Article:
Auden believed that if words moved in a repeated pattern they created an expectancy, almost as if the ‘motion’ of a poem could be compared to a dance as evidenced by poems such as "Refugee Blues" (which holds a blues song form) and "O what is that sound" whose thumping, falling trochaics resemble a ballad. He described meter in terms of accents which he believed were like the light and heavy steps of a dance and traditional rules of poetry could be followed like the traditional steps of a dance, nonetheless there was always room for variation and different interpretation.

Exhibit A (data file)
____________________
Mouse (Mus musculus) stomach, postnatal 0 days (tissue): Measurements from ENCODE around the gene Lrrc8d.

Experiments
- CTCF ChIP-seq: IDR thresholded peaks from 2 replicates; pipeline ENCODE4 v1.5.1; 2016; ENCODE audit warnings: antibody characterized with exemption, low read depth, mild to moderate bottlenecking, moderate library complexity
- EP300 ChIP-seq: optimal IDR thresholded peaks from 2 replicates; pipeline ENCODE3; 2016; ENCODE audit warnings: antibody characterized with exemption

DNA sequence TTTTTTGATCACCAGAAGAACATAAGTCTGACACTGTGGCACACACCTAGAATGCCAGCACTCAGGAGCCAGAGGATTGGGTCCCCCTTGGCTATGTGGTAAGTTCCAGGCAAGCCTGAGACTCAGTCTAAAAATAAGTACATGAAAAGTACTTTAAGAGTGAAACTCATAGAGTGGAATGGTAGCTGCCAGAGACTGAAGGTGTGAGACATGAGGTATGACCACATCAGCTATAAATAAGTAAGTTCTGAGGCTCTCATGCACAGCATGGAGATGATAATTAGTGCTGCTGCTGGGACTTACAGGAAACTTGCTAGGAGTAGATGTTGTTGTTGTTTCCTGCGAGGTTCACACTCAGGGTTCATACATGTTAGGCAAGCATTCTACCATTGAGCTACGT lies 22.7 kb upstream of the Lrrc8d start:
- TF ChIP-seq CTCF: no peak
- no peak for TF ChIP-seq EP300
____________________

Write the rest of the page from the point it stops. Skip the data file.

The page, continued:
Auden held the belief that there was some degree of rhythm in all language and the degree depended on the power of feeling (e.g. in scientific prose, what words do is controlled by only by the sense of what is being said.) He felt that alliteration was an ‘ornament’ of language as was rhyme - "through the likeness, thoughts and feelings hitherto distinct in the mind are joined together" thus for him an idea is enhanced and enriched in meaning. He experimented with form a very great deal, there even exists variation within single poems ("Musee Des Beaux Arts"). Auden was also fully aware of the fact that in free verse the interest lies in the syntax, word positioning, line length and patterning such as enjambment which could undermine a sense of regularity - obvious in poems such as "In Praise of Limestone" and "Consider this…".

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